BPM Tools help a business create their streamlined workflows and improve operational processes. These systems provide the features that business owners need to automate, optimize, and analyze their current workflows. Though there are many BPM tools and systems now available in the market, there are certain factors you need to consider before investing in one. The most important thing is to know what are the best features you need in a BPM tool.

Features of BPM Tools

To find the ideal BPM suite or system for your business, here are some features you should look for:

  • Capacity for software system integration
  • Drag and drop forms
  • Mobile-friendly interface
  • Reports, analytics, and process performance metrics
  • Role-based access settings and control
  • Supports a large user base
  • Unique features and controls for administrators
  • Visual process diagramming

BPM Examples/ Example Architecture

If you want to get a glimpse of how to implement BPM in your business and the benefits that it can help you yield, here are some ways you can apply BPM in different departments in your organization.


Numbers, paperwork, and forms are highly prevalent in finance departments. Everything involving money from other teams in an organization goes through finance, which bombards the department with a chock full of paperwork on a daily basis. It can be difficult to manage these tasks, considering that documents and human involvement are heavily relied on.

With BPM, a finance team can better manage their daily tasks. A business process management software can help them enjoy things like one-click approvals and customized workflows.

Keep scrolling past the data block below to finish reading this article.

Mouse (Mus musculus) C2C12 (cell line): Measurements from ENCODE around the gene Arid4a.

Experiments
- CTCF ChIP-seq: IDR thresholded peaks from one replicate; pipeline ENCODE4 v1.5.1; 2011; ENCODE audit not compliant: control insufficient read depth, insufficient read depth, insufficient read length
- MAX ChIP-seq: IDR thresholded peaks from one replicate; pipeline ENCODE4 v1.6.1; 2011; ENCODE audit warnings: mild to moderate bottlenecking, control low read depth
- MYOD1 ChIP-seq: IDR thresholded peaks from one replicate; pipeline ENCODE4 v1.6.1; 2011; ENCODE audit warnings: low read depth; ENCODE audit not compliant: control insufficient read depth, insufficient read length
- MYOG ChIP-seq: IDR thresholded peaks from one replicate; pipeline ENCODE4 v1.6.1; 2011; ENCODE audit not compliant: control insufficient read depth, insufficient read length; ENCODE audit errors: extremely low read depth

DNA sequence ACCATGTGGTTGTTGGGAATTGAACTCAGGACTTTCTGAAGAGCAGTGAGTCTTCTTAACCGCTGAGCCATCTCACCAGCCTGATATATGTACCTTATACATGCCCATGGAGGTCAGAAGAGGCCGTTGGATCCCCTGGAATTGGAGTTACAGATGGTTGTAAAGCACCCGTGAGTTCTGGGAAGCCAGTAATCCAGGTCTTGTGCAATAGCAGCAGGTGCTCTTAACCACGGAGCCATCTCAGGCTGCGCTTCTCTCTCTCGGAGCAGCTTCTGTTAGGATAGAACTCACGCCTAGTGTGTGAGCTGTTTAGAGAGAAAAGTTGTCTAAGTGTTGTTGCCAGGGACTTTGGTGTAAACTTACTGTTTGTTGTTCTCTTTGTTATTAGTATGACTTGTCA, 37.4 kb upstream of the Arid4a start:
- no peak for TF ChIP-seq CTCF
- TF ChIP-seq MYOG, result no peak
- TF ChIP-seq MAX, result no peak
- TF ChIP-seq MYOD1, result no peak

Human Resources

Anyone who has applied for a job knows how long it takes to get through the recruitment process and accomplish all the necessary paperwork. If it’s tedious for the applicant, imagine how much more complicated it is for the human resources department.

The HR is constantly bombarded with applicant paperwork, scheduling issues, employee requests, etc. — but BPM can help make their job easier through automated processes that help them reduce the time they spend on tasks and cut down on costs. A BPM suite allows an HR department to approve timesheets faster, onboard new hires on time, manage paperwork, set interview schedules with ease, and more.


Salespeople need to work with other individuals in different departments within the organization to carry out their tasks. And this is where cross-departmental communication and coordination becomes crucial, otherwise, it can delay the entire sales process or sabotage sales opportunities.

With a BPM system, the sales team can enjoy easier communication with other departments through automating approval and request procedures, reducing the tendency for mistakes and human error through integration, and keeping the entire sales process on track and on time.

Business process management is something that every business needs — even small organizations. After all, a company is only as good as its processes and operations. Investing in BPM can pave the way to a more efficient and effective business, which ultimately can reduce costs, eliminate risks, and contribute to the company’s bottom line.